Significant progress made towards ending ASTI dispute

Union’s executive council to consider new ballot at meeting on Saturday

A possible settlement has emerged that could end the ongoing industrial action being taken by the Association of Secondary Teachers of Ireland.

A possible settlement has emerged that could end the ongoing industrial action being taken by the Association of Secondary Teachers of Ireland.

Wed, Nov 13, 2013, 08:47

A possible settlement has emerged that could end the ongoing industrial action being taken by the Association of Secondary Teachers of Ireland. The union’s standing committee has recommended that its central executive council allow a ballot of members that could end the dispute.

The move follows talks today between the union and officials from the Department of Education and Skills. The progress has been welcomed by the Minister for Education and Skills, Ruairí Quinn who said he “hopes this brings a resolution to this matter”.

The dispute started on October 2nd after ASTI became the only public service union to reject the Haddington Road agreement on public service pay and conditions.

It has caused a level of disruption to normal education and tuition activities mainly in voluntary schools where ASTI is the dominant teachers union. It meant that ASTI teachers would not participate in parent teacher meetings outside of normal school hours, which forced parents to take time off work to attend. It also meant that teachers would not attend any afterhours training sessions or meetings.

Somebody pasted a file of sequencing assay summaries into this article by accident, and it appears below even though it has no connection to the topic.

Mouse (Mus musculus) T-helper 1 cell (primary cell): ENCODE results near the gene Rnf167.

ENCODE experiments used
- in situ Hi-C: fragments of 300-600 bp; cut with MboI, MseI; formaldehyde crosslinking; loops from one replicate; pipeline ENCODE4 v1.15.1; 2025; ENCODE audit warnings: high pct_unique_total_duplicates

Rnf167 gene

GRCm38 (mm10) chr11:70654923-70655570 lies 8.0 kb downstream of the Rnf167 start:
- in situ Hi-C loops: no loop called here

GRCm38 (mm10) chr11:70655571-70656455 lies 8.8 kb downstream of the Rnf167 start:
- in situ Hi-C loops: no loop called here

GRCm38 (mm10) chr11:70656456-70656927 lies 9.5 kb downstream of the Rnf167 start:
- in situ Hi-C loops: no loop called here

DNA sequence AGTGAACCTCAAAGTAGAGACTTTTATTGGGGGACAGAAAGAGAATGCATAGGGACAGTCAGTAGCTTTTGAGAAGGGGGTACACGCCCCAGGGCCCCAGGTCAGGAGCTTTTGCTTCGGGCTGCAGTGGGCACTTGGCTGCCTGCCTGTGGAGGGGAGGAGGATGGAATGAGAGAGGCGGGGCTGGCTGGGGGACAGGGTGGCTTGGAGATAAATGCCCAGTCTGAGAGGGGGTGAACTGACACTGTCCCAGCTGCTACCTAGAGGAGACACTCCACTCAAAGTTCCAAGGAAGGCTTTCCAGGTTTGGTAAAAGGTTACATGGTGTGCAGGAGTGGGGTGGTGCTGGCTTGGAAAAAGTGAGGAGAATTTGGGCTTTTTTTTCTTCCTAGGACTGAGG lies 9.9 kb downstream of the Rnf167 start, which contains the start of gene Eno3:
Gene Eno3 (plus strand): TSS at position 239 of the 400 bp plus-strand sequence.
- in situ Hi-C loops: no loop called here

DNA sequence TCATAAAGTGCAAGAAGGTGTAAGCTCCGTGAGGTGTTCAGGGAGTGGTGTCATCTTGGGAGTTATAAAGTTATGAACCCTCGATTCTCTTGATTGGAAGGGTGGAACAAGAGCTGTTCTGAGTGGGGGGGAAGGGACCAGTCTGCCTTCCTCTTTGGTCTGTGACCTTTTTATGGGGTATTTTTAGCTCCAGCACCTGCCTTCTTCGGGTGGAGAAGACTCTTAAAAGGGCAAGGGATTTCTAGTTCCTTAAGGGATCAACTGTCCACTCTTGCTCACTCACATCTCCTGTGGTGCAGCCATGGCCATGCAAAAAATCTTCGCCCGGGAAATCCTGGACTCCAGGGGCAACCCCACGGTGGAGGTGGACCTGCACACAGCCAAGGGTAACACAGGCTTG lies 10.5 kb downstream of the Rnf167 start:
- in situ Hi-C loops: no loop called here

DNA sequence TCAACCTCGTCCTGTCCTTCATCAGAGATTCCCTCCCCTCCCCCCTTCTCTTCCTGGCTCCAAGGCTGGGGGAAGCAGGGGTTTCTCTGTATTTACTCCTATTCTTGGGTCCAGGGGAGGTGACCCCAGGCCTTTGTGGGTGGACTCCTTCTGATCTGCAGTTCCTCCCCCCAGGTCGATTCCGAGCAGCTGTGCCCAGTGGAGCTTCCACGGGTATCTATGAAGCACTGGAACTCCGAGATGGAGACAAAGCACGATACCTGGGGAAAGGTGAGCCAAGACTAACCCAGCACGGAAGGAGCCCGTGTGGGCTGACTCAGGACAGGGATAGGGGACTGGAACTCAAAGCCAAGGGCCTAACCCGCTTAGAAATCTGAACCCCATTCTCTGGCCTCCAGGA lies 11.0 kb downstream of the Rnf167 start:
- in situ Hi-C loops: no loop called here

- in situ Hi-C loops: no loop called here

This low-level but persistent disruption could end if the union’s council agrees with its standing committee and sanctions a ballot of members. It meets next Saturday to consider the standing committee’s recommendation.

It remains unclear whether the dispute will be suspended should a ballot take place, a process that could take several weeks. “That will be an issue if a ballot takes place, it hasn’t come up yet,” a union spokeswoman said this evening.

ASTI entered negotiations with several areas of concern including what it called the casualisation of secondary teaching, how 33 extra teachers work hours would be used and questions over the reform of the junior cycle. All three of these have now effectively been sidelined with the establishment of an expert group to consider and report on casualisation, a working group to make recommendations on the junior cycle and a review of the usage of the extra hours by the department, teacher unions and school management .

ASTI dissatisfaction with the problematic issue of substitution and supervision does seem to have won a concession in the talks however. Up to a third of the union’s teachers will be given the option of staying out of substitution and supervision duties, but will have a salary reduction to compensate. The remainder of teachers will not have this opt out option if a ballot is called and accepted.

“These proposals are best product we could produce from the negotiations,” ASTI general secretary Pat King said.

The negotiations also addressed union concerns about the position of non-permanent or temporary teachers which accounts for about 30 per cent of teachers, he said.

“Principals would welcome any move that could help to resolve the dispute,” said a spokesman for the National Association of Principals and Deputy Principals. “We welcome the talks and the sooner the situation is resolved the better.”

The National Parents Council Post Primary also welcomed today’s talks and the fact that progress had been made. “We wish them well in progressing this further and are anxious that the matter is dealt with as quickly as possible.”

The dispute remained low key over the past weeks but it was having an effect as students were sent home on half days to allow parent teacher meetings and teacher in service training to take place. “It has had an impact and has cost parents money,” said on education source.